- STAFF PICKS
- GIFTS + GIFT CARDS
- SELL BOOKS
- FIND A STORE
Currently out of stock.
available for shipping or prepaid pickup only
Other titles in the History of Anthropology series:
History of Anthropology #11: Central Sites, Peripheral Visions: Cultural and Institutional Crossings in the History of Anthropologyby Richard Handler
Synopses & Reviews
The terms andquot;centerandquot; and andquot;peripheryandquot; are particularly relevant to anthropologists, since traditionally they look outward from institutional andquot;centersandquot;-universities, museums, government bureaus-to learn about people on the andquot;peripheries.andquot; Yet anthropology itself, as compared with economics, politics, or history, occupies a space somewhat on the margins of academe.and#160; Still, anthropologists, who control esoteric knowledge about the vast range of human variation, often find themselves in a theoretically central position, able to critique the andquot;universalandquot; truths promoted by other disciplines.
Central Sites, Peripheral Visions presents five case studies that explore the dilemmas, moral as well as political, that emerge out of this unique position. From David Koester's analysis of how ethnographic descriptions of Iceland marginalized that country's population, to Kath Weston's account of an offshore penal colony where officials mixed prison work with ethnographic pursuits; from Brad Evans's reflections on the andquot;bohemianismandquot; of both the Harlem vogue and American anthropology, to Arthur J. Ray's study of anthropologists who serve as expert witnesses in legal cases, the essays in the eleventh volume of the History of Anthropology Series reflect on anthropology's always problematic status as centrally peripheral, or peripherally central.and#160;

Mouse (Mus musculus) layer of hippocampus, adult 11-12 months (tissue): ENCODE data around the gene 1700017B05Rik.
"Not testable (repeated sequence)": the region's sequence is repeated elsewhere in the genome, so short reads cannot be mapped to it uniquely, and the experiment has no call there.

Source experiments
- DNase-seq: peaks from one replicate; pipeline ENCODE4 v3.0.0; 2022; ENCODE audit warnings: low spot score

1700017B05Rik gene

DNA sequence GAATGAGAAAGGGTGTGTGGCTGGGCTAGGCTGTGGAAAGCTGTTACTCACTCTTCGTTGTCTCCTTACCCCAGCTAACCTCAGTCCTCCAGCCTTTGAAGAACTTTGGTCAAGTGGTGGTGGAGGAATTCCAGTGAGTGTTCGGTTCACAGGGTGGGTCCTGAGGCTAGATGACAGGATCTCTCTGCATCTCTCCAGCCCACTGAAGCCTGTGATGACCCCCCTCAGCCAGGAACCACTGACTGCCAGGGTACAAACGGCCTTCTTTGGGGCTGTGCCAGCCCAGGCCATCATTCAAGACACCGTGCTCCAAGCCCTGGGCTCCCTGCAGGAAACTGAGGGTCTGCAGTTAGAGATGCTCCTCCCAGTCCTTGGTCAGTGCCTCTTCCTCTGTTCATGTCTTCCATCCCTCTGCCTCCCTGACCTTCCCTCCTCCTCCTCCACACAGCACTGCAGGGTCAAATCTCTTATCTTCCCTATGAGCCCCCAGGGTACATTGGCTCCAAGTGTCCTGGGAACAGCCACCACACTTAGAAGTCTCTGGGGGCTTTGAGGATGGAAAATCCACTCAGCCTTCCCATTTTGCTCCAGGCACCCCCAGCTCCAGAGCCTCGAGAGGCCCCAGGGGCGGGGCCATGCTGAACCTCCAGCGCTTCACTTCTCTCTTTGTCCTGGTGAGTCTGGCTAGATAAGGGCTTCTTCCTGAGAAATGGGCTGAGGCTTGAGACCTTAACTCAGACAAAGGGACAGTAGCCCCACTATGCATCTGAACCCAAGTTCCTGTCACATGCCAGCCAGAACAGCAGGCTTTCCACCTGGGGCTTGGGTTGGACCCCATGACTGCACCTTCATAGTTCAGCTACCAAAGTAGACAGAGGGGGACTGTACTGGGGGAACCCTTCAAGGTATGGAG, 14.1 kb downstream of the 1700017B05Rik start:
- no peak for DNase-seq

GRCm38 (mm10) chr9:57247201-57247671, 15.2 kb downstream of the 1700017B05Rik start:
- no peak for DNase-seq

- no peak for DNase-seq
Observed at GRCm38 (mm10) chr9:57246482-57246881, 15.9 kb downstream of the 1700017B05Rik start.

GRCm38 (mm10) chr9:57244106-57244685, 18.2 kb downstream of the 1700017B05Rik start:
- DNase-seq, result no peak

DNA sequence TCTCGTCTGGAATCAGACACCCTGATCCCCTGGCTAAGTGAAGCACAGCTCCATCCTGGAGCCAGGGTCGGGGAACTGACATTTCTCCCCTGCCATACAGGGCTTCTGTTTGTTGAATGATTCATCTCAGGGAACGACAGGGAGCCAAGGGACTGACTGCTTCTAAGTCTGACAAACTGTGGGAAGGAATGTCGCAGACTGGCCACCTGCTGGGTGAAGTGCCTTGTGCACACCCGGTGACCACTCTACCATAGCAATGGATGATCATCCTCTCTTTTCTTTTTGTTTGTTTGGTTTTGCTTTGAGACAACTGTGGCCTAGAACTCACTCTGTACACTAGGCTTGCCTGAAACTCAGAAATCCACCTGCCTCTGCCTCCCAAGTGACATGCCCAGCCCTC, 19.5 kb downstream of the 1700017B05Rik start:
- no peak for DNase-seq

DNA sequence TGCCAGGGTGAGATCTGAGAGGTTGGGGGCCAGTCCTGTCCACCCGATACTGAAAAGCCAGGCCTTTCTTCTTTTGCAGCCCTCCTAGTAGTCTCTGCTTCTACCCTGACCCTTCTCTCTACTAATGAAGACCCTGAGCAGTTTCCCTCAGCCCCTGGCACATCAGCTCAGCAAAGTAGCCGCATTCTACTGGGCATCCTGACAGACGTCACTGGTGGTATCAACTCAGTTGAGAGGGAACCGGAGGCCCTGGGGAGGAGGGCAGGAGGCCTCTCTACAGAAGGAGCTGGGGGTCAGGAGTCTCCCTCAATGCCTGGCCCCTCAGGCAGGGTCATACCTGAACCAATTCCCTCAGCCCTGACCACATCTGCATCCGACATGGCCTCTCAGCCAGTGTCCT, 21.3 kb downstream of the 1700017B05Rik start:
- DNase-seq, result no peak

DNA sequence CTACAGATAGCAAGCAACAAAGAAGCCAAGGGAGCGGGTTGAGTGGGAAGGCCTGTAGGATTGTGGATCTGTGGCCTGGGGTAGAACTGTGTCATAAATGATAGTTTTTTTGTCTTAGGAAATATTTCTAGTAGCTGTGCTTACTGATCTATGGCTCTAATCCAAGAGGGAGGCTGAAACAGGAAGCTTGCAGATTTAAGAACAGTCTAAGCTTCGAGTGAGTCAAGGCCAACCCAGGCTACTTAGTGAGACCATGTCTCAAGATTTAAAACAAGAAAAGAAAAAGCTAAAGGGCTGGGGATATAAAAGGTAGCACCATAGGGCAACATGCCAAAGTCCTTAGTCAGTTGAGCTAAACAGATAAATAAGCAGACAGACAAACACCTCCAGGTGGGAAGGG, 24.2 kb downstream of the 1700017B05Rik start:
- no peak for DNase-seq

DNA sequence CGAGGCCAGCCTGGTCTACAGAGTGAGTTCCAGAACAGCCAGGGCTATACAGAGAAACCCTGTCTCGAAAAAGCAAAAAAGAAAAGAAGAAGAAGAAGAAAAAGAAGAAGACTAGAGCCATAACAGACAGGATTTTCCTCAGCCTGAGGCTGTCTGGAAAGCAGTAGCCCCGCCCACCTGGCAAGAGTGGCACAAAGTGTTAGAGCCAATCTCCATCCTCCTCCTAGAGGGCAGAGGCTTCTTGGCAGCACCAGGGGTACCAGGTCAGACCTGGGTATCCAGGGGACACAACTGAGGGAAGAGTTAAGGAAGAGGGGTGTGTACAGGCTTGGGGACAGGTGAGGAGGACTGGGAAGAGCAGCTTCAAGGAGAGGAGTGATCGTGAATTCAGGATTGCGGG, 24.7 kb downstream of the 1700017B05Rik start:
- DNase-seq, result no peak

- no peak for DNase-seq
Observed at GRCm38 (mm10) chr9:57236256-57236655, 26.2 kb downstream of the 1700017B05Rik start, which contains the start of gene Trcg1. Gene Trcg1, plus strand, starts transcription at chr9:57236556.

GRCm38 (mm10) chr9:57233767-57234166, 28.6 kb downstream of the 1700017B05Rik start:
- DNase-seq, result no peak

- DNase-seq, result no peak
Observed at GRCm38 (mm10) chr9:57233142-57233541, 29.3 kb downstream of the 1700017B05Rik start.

Finally, George W. Stocking, Jr., in a contribution that is almost a book in its own right, traces the professional trajectory of American anthropologist Robert Gelston Armstrong, who was unceremoniously expelled from his place of privilege because of his communist sympathies in the 1950s. By taking up Armstrong's unfinished business decades later, Stocking engages in an extended meditation on the relationship between center and periphery and offers andquot;a kind of posthumous reparation,andquot; a page in the history of the discipline for a distant colleague who might otherwise have remained in the footnotes.
George W. Stocking, Jr., has spent a professional lifetime exploring the history of anthropology, and his findings have shaped anthropologists’ understanding of their field for two generations. Through his meticulous research, Stocking has shown how such forces as politics, race, institutional affiliations, and personal relationships have influenced the discipline from its beginnings. In this autobiography, he turns his attention to a subject closer to home but no less challenging. Looking into his own “black box,” he dissects his upbringing, his politics, even his motivations in writing about himself. The result is a book systematically, at times brutally, self-questioning.
An interesting question, Stocking says, is one that arouses just the right amount of anxiety. But that very anxiety may be the ultimate source of Stocking’s remarkable intellectual energy and output. In the first two sections of the book, he traces the intersecting vectors of his professional and personal lives. The book concludes with a coda, “Octogenarian Afterthoughts,” that offers glimpses of his life after retirement, when advancing age, cancer, and depression changed the tenor of his reflections about both his life and his work.
This book is the twelfth and final volume of the influential History of Anthropology series.
About the Author
Richard Handler is professor of anthropology at the University of Virginia. He is author of Critics Against Culture and Nationalism and the Politics of Culture in Quebec, and coauthor of Jane Austen and the Fiction of Culture and The New History in an Old Museum.
What Our Readers Are Saying
Other books you might like